Pediatric endocrinology nurses provide care to infants, children, and adolescents under the age of eighteen who suffer from endocrine disorders affecting the pituitary, thyroid, and adrenal glands, as well as problems like diabetes, intersex disorders, hypoglycemia, and others. These nurses work with patients, their loved ones, and pediatric endocrinologists to administer effective medical treatments designed to manage the child's endocrine disorder. Additionally, pediatric endocrinology nurses are tasked with educating the child's parents - and depending on their age, the child too - about ways to most effectively deal with the condition (i.e. medications, diet/lifestyle changes, and more).
Job tasks common to pediatric endocrinology nursing typically include the following:
These specialty RNs can find employment in a variety of settings, but are most often found working in:
Before embarking on a pediatric endocrinology nursing career, students must commit to earning an RN education and license. Many will then go straight into the nursing field and begin gaining important experience in areas like pediatric nursing, endocrinology, diabetes education, etc. Since there is no nationally recognized pediatric endocrinology nursing certification, after gaining enough education and hands-on clinical experience, RNs will be ready to begin a career working within the pediatric endocrinology nursing sector.
To become a pediatric endocrinology nurse, the following educational requirements must be met:
Yes, pediatric endocrinology nurses are highly specialized registered nurses who must hold an RN license to practice in their field.
At the moment, there's no certification which merges endocrinology and pediatrics into a single certification for registered nurses, nurse practitioners, and other advanced practice nurses. However, there are a number of specialty certifications available that, if acquired, position a nurse for a career in pediatric endocrinology nursing. Such certifications include the following:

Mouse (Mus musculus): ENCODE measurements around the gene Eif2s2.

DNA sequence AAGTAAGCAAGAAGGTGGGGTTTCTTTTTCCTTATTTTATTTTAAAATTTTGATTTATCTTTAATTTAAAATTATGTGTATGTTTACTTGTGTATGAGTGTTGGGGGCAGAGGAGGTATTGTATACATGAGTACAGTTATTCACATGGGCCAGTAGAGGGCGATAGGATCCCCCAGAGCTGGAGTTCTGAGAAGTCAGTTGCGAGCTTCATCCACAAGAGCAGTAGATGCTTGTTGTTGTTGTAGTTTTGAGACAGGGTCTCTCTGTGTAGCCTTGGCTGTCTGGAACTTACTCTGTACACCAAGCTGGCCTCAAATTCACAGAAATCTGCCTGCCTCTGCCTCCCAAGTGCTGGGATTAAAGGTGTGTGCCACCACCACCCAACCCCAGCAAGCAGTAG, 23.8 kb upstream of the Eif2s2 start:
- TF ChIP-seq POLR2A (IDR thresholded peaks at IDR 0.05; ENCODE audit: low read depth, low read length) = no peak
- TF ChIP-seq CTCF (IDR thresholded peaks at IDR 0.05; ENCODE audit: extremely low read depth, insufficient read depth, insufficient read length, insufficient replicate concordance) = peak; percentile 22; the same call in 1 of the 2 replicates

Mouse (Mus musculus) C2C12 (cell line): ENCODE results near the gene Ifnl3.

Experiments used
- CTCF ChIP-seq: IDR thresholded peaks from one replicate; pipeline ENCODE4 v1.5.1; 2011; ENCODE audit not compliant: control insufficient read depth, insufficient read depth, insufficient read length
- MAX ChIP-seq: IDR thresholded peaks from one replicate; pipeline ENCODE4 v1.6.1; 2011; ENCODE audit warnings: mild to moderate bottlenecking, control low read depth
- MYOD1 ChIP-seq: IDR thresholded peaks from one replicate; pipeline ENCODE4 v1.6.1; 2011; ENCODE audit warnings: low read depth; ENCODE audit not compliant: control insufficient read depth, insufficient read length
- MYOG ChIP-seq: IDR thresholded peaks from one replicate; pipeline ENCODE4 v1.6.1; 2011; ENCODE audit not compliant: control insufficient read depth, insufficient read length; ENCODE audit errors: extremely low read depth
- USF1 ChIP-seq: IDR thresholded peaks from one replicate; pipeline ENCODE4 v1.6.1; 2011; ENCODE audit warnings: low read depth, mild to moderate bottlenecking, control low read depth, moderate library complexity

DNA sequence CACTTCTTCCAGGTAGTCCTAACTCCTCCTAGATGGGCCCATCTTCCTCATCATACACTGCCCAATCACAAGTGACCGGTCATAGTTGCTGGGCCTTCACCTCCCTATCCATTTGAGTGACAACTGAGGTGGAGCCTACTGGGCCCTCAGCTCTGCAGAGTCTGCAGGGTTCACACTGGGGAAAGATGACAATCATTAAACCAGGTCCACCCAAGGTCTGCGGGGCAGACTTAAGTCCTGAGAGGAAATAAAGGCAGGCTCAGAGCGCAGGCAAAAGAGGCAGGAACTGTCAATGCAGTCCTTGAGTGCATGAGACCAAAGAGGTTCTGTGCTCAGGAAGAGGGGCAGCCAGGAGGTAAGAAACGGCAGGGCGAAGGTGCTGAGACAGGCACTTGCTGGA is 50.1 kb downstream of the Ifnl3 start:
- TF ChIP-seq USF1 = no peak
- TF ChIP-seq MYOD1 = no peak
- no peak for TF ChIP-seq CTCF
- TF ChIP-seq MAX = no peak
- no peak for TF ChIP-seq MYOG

For nurse practitioners and advanced practice nurses who would like to work in the pediatric endocrinology nursing, the following certifications are available:
The National Institute of Health and the Center for Disease Control and Prevention (CDC) found that between 2002 and 2012, the rate of newly diagnosed cases of Type 1 diabetes in youth increased by around 1.8 percent each year. Within the same period of time, the rate of newly diagnosed cases of Type 2 diabetes in youth increased even more rapidly, at 4.8 percent each year. Unless these trends can somehow be reversed soon, pediatric endocrinology nurses will likely continue to be in demand.
ZipRecruiter reports that the average yearly salary for pediatric endocrinology nurses is $93,966. Annual and hourly salaries will vary based on location and employer. Other factors that will play into the earning potential of pediatric endocrinology nurses is how many years of nursing experience they have, as well as educational credentials and certification. In addition to their base salary, pediatric endocrinology nurses who are employed full-time tend to receive benefits packages which typically include medical insurance, retirement plans, and paid vacation/sick leave.